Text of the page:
A Scheme Idiom

June 16, 2017

While I was reading some Scheme code recently, I discovered a delightful little Scheme idiom that could simplify some coding tasks. It looks like this:

> (define (make-accum n)
    (case-lambda
      (() n)
      ((m) (set! n (+ n m)) n)))
> (define a (make-accum 20))
> a
#<procedure>
> (a)
20
> (a 10)
30
> (a)
30

Variable a is a accumulator; define it to set its initial value, fetch its current value by calling it as a function, and increment it by calling it with a value. This works because function make-accum returns a function, defined by case-lambda, with a semantics that varies based on its arity: with no arguments, the function returns the value stored in the closure, and with a single argument, it increments the value stored in the closure and returns the new value. The actual value is stored inside the function closure so it is only available through the defined interface, making it “safer” in some sense. And the concept works for other data types than accumulators, as the solution page will show.

Your task is to describe a useful idiom in your favorite programming language. When you are finished, you are welcome to read or run a suggested solution, or to post your own solution or discuss the exercise in the comments below.

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3 Responses to “A Scheme Idiom”

  1. mcmillhj said

    Perl has a cool idiom that was borrowed from LISP called the Schwartzian transform, named after Randal Schwartz, the first person to document its use in Perl. The basic idea is that you have a potentially expensive computation that you need to run on N elements and then you need to sort them. The Schwartzian Transform avoids recomputing the expensive computation for last passes of the sort.

    This lets you do interesting things like:

    1. Sort strings by their length

    #!perl
    
    use strict;
    use warnings;
    
    use feature qw/say/;
    
    my @strings = qw/
      eren
      mikasa
      armin
      levi
      erwin
      reiner
      ymir
      historia
      bertholdt
      pixis
    /;
    
    say join "\n",
        map  { $_->[0]             }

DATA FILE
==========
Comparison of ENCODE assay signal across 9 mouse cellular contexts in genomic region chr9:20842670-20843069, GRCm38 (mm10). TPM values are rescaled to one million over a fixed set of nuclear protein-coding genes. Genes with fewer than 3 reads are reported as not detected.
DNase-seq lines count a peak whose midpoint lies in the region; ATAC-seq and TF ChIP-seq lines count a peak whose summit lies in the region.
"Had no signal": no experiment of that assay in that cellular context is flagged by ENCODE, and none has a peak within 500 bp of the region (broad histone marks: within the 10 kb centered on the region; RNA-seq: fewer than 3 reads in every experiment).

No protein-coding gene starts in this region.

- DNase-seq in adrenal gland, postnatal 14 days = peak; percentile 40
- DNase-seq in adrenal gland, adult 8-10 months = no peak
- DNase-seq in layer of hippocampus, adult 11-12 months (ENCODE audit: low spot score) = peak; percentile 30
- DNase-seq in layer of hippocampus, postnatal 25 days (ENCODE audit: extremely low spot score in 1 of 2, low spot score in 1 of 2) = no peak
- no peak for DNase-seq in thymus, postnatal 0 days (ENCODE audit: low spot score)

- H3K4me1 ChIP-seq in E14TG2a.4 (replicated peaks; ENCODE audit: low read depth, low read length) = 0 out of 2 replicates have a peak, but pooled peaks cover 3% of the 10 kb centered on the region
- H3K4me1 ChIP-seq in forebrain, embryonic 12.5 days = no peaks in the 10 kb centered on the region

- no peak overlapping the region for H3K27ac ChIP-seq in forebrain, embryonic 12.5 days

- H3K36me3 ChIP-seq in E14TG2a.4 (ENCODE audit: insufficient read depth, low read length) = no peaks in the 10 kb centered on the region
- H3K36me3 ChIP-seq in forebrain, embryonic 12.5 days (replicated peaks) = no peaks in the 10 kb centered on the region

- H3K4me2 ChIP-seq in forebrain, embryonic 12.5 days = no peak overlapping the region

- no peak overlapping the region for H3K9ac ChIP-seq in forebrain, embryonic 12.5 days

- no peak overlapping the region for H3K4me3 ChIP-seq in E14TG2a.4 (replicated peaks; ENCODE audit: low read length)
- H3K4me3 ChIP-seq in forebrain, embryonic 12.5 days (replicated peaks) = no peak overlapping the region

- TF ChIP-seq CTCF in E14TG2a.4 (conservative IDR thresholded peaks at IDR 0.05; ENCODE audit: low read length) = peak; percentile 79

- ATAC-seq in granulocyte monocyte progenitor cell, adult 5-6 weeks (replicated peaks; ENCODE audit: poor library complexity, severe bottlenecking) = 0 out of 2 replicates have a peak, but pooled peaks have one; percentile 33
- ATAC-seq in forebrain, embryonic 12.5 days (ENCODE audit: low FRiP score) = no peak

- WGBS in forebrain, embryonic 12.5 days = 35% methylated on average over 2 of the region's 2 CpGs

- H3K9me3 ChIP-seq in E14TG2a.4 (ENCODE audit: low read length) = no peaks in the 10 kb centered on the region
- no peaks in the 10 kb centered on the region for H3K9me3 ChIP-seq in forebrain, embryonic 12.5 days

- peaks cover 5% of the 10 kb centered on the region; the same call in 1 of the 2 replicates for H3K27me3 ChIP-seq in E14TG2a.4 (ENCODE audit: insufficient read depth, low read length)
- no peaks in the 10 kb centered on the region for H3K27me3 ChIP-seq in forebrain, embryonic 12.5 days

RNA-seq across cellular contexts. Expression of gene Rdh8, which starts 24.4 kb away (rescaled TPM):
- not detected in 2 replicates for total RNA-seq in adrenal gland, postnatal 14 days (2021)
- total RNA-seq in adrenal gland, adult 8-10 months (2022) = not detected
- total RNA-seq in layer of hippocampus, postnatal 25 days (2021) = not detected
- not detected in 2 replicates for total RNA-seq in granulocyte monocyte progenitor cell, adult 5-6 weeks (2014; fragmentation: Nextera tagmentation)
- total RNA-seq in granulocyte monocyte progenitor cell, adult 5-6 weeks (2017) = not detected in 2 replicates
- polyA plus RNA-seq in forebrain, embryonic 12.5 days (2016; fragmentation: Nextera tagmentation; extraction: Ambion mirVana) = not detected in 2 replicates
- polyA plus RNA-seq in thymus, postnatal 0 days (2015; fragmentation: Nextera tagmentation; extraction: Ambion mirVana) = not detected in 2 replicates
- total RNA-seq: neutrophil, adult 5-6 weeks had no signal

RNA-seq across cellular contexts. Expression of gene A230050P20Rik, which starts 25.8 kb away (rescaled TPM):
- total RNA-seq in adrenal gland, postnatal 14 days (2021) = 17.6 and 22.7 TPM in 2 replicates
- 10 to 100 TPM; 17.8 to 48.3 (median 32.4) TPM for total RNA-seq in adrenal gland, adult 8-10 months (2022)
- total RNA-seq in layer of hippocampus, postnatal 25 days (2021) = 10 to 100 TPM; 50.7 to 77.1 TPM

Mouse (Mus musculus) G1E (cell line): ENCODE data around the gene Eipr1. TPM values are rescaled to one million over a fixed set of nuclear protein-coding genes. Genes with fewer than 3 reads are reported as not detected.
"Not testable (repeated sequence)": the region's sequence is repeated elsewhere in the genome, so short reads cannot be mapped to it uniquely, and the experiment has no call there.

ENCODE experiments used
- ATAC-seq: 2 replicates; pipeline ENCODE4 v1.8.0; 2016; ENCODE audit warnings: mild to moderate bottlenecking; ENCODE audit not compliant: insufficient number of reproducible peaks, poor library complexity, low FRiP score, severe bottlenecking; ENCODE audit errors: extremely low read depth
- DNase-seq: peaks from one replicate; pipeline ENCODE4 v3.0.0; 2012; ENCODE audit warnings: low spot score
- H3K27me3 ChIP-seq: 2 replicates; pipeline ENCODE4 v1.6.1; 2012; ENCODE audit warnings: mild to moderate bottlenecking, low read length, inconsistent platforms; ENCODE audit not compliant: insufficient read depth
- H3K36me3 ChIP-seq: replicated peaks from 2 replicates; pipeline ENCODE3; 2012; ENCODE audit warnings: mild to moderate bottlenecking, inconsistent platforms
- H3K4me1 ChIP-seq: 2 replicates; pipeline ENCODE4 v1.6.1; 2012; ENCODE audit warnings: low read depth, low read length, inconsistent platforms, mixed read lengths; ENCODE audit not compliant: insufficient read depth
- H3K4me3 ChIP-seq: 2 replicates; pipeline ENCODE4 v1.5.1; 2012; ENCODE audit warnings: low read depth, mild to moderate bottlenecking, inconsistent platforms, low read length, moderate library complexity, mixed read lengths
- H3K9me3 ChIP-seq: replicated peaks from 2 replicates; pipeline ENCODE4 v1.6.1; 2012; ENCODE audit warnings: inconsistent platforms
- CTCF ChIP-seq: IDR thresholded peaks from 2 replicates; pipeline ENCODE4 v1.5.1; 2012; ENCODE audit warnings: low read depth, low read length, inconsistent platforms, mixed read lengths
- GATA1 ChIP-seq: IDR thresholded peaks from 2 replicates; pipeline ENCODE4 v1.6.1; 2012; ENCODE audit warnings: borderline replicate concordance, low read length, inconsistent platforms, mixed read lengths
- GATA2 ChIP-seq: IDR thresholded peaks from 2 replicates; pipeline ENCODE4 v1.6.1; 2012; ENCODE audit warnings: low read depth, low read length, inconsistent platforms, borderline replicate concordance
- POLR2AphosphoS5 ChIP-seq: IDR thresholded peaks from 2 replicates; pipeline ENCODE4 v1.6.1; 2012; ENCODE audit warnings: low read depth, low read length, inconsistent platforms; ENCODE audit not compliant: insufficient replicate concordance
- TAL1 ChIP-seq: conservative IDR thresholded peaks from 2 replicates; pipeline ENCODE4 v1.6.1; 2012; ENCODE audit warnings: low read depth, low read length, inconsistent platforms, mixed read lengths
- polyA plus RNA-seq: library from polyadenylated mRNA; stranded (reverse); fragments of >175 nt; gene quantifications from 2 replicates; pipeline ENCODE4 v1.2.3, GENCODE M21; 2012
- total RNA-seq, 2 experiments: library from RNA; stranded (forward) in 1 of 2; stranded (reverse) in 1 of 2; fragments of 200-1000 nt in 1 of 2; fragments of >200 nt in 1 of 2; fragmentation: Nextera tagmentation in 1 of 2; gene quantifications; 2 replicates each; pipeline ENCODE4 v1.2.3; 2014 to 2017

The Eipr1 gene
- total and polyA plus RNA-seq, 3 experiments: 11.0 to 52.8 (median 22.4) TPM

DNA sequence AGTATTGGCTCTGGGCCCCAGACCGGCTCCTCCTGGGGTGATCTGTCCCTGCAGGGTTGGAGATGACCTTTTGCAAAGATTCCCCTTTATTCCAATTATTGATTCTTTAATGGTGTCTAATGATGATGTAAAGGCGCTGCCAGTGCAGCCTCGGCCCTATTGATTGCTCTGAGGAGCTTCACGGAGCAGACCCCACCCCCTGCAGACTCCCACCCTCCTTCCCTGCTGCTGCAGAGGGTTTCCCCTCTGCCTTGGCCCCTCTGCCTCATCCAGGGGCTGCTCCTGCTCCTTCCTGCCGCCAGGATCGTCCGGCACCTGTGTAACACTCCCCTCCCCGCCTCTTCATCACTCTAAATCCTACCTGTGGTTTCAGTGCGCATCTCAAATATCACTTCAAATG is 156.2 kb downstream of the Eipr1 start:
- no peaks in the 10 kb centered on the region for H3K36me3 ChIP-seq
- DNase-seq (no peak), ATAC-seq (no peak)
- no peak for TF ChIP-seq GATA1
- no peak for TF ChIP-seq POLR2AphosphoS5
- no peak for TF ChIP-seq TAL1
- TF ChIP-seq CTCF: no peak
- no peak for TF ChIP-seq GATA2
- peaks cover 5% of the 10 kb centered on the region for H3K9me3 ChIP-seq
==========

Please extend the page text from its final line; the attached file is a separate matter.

sort { $a->[1] cmp $b->[1] }
        map  { [$_, length($_)]    } @strings;
    
    # eren
    # levi
    # ymir
    # armin
    # erwin
    # pixis
    # mikasa
    # reiner
    # historia
    # bertholdt
    

    2. Sort IPv4 addresses numerically

    #!/usr/bin/perl
    
    use strict;
    use warnings;
    
    use feature qw/say/;
    
    my @ips = qw/
       213.61.108.26
       235.94.112.131
       162.219.166.100
       26.190.195.43
       96.113.27.227
       96.112.27.227
       96.112.29.227
       96.112.29.255
       164.124.74.26
       58.5.201.175
       228.131.119.187
       191.226.212.172
       65.70.48.227
       35.214.73.61
       149.14.104.245
    /;
    
    say join "\n",
        map  { join '.', @$_ }
        sort { $a->[0] <=> $b->[0] || $a->[1] <=> $b->[1] || $a->[2] <=> $b->[2] || $a->[3] <=> $b->[3] }
        map  { [split /\./]  } @ips;
    
    # 26.190.195.43
    # 35.214.73.61
    # 58.5.201.175
    # 65.70.48.227
    # 96.112.27.227
    # 96.112.29.227
    # 96.112.29.255
    # 96.113.27.227
    # 149.14.104.245
    # 162.219.166.100
    # 164.124.74.26
    # 191.226.212.172
    # 213.61.108.26
    # 228.131.119.187
    # 235.94.112.131
    
  2. @programmingpraxis: Is this a closure? Seems I’ve seen something similar before and it was termed a closure.

  3. programmingpraxis said

    @bookofstevegraham: Yes, this is a closure. The value of the variable n is enclosed within the function, and not available to the rest of the program except through the interface defined by the function.

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